Local News

Raleigh man recognized for turning his life around

Posted June 16, 2009
Updated June 17, 2009

Map Marker  Find News Near Me

— A Raleigh man is crediting the state's juvenile justice system for helping him turn his life around. This comes as the department is facing huge budget cuts that may eliminate some of the programs aimed at helping troubled youth.

"Most of them (juveniles) come from the same environment that I come from,” Michael Cox said.

Cox said he has few happy memories of his childhood.

"My mom, she was a good mom, until my dad went off to prison when I was 7 years old,” he said.

Cox said his mother turned to drugs, and he and his brothers were sent to foster care where they were abused.

"They said, 'We never be anything, we would be just like our mom, we would always be in trouble,'” Cox recalled.

Cox said he turned to crime and was locked up by the age of 12. He spent six years in and out of juvenile detention centers for various crimes.

Former troubled teen throws support behind juvenile system Former delinquent throws support behind system

Cox then met social worker Barbara Green, who inspired him.

"You know, she believed in me. She often said whatever I wanted to do, she would support me,” Cox said.

Green was by his side last month when Cox received the national Spirit of Youth Award in Washington, D.C. The award is given to young adults who have successfully been through the juvenile system.

Earlier this month, the House Subcommittee on Justice and Public Safety proposed slashing spending for the Department of Juvenile Justice and Delinquency Prevention by $36 million.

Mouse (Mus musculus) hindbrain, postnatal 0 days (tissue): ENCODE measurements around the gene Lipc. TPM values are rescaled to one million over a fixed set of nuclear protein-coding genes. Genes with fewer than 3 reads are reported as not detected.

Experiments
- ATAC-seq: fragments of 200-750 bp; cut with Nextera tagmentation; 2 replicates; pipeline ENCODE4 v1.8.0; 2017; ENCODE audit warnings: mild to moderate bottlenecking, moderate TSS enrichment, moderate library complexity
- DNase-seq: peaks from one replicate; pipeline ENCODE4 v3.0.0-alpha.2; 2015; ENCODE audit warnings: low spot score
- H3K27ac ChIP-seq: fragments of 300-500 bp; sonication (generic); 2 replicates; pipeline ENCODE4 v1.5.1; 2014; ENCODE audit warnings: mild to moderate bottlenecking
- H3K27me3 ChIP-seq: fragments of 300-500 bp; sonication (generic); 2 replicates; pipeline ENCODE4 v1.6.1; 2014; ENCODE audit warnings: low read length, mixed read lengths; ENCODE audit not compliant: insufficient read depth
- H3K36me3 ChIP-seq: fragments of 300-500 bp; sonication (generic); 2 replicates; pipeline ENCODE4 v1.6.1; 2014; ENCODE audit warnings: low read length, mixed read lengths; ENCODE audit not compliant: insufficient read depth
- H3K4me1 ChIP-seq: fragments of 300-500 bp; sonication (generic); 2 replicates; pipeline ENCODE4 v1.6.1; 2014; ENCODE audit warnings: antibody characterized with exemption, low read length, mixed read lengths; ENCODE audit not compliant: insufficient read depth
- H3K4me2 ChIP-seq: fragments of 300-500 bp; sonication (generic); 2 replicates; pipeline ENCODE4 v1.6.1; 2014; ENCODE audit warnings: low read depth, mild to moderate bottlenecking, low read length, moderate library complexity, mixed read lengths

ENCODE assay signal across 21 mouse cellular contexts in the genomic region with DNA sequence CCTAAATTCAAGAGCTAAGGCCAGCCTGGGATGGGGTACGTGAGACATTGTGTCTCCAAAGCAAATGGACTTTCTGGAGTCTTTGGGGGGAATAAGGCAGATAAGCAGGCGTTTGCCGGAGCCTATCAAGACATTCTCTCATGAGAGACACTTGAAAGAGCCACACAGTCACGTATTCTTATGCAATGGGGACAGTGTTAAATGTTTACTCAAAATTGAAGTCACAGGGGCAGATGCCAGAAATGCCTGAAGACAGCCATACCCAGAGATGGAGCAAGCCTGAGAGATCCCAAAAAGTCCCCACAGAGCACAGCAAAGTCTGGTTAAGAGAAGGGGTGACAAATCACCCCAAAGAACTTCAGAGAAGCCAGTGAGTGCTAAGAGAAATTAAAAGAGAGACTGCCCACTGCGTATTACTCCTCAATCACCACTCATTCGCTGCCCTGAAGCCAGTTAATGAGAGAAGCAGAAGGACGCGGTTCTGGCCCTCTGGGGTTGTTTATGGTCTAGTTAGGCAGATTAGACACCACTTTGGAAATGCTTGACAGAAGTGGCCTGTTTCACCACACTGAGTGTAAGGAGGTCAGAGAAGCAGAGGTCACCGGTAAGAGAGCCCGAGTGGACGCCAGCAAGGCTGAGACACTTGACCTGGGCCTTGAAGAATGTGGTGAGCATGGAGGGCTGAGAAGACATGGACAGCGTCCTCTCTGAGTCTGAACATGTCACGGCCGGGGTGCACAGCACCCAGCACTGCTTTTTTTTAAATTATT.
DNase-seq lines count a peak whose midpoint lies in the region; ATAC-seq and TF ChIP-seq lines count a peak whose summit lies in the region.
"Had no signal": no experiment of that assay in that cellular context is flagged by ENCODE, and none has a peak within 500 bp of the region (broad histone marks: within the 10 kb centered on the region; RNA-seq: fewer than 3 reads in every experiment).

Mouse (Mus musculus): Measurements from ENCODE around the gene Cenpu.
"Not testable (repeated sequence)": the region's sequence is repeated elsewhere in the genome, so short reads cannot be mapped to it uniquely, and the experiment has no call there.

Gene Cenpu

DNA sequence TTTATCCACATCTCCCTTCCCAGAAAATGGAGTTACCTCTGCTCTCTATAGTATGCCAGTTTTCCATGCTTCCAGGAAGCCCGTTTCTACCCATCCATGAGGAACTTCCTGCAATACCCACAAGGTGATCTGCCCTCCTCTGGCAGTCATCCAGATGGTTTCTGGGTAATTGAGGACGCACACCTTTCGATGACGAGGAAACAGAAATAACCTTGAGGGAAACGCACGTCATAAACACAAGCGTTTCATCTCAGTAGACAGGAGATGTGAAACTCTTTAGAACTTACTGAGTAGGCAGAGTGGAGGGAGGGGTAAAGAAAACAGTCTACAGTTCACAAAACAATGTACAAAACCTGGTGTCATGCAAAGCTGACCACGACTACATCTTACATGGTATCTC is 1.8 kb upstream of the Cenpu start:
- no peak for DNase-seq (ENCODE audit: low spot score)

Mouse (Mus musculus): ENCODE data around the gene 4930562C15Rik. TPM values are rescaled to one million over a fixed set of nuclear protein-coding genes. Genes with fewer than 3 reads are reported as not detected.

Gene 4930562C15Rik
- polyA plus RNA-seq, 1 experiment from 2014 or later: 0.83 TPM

Juvenile Justice and Delinquency Prevention Secretary Linda Hayes said Cox's story is proof the system works.

"He is now a taxpayer, not a tax burden,” she said.

"Sometimes I pinch myself because I just don't understand how I made it that far," Cox said.

Cox said he doesn't want to see juvenile programs cut because then others, like him, might not be able to stay out of trouble.

The budget proposal includes eliminating the Center for the Prevention of School Violence, closing the Dobbs Youth Development Center in Kinston and the Samarkand Youth Development Center in Moore County and cutting 255 juvenile justice positions.


This story is closed for comments.

Oldest First
View all
  • Winston Jun 17, 2009

    Coach K..you said after 4 or 5 chances some change their lives ( a VERY SMALL number I'm sure)..the fix is easy.forget about rehabilitation..MAKE jail/prison equal to Hades...something DREADED like death...recidivism will DROP like a rock.

  • gammasandi Jun 17, 2009

    As a former employee of the juvenile court system, I am happy to hear this story. Unfortunately it is usually only about those who were not successful that we hear.

  • Coach K is still GREAT Jun 17, 2009

    So, what you're saying is that you're not the least bit curious as to what he's doing to be an UPSTANDING citizen, paying taxes, etc???? I think your post has a different agenda than what you're leading on to, why don't you just come out and say what is that you REALLY mean. All this negativity, what does that REALLY mean?? Everyone has a right to post what they want and how they feel. I think alot of these posters are tired of hearing about someone finally deciding to change their lives after 4 or 5 chances. Kudos to this young man for changing though...

    Why should anybody be AWARDED for doing the RIGHT THING to begin with...

  • Coach K is still GREAT Jun 17, 2009